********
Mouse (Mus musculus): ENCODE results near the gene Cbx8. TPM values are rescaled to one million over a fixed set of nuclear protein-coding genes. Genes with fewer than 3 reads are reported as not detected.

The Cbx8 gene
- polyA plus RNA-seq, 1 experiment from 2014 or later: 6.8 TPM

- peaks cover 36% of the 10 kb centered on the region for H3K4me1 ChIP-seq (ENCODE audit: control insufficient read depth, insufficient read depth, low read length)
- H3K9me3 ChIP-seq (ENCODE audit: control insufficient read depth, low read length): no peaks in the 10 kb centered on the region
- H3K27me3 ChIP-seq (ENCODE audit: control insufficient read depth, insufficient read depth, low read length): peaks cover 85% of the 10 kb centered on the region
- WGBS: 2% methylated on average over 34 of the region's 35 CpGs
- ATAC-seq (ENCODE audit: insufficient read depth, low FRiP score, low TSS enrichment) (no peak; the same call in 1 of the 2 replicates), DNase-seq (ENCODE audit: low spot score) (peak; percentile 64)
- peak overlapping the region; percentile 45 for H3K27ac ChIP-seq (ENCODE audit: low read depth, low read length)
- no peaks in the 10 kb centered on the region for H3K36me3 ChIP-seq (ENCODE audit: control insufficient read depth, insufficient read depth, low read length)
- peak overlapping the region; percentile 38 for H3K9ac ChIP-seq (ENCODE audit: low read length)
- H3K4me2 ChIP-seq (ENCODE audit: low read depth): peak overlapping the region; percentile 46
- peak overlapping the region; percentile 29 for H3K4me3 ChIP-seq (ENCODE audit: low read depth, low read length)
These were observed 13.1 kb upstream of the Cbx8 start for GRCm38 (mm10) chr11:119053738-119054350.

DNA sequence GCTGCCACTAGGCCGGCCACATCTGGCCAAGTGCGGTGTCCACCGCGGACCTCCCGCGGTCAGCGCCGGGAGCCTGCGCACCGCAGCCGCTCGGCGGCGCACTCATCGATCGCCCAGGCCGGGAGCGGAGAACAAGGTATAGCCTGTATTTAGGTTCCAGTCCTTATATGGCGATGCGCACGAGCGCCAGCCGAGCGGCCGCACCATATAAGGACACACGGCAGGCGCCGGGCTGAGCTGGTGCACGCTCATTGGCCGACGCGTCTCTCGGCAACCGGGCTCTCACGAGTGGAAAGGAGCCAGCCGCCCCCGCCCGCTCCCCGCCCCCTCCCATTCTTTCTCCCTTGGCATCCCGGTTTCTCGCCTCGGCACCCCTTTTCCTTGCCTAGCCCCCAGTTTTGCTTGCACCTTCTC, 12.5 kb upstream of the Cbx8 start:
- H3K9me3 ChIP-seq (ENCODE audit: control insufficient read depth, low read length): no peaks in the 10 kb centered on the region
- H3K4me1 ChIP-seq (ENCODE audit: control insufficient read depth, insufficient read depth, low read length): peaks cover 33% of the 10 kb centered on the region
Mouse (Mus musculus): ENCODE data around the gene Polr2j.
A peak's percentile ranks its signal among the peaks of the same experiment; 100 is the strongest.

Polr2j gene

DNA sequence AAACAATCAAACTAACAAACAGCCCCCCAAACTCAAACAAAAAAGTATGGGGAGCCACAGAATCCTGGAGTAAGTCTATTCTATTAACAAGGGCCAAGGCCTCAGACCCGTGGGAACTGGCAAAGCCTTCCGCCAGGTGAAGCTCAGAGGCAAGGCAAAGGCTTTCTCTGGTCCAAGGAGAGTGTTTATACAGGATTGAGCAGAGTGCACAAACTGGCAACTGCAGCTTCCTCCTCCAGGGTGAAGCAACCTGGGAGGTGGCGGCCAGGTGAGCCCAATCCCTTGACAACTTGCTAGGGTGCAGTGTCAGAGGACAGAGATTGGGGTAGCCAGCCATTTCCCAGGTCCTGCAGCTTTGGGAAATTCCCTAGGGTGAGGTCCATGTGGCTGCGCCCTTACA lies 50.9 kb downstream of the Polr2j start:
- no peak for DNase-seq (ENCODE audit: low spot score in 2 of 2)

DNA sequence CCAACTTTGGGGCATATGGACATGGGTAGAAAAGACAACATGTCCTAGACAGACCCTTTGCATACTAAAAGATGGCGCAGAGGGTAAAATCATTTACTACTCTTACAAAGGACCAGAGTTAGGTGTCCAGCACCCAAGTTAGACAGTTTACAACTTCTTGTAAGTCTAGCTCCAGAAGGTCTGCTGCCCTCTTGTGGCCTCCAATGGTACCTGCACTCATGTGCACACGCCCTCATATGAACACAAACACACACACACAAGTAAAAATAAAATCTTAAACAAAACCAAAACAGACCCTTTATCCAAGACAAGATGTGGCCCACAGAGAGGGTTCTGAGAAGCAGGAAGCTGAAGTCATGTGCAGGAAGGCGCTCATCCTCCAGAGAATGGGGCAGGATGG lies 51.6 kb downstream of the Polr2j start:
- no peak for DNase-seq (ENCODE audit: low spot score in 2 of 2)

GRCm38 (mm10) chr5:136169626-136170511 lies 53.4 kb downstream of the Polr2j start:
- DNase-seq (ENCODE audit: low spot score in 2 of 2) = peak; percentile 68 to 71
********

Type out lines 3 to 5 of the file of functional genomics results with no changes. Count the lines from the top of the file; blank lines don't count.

- polyA plus RNA-seq, 1 experiment from 2014 or later: 6.8 TPM

- peaks cover 36% of the 10 kb centered on the region for H3K4me1 ChIP-seq (ENCODE audit: control insufficient read depth, insufficient read depth, low read length)
- H3K9me3 ChIP-seq (ENCODE audit: control insufficient read depth, low read length): no peaks in the 10 kb centered on the region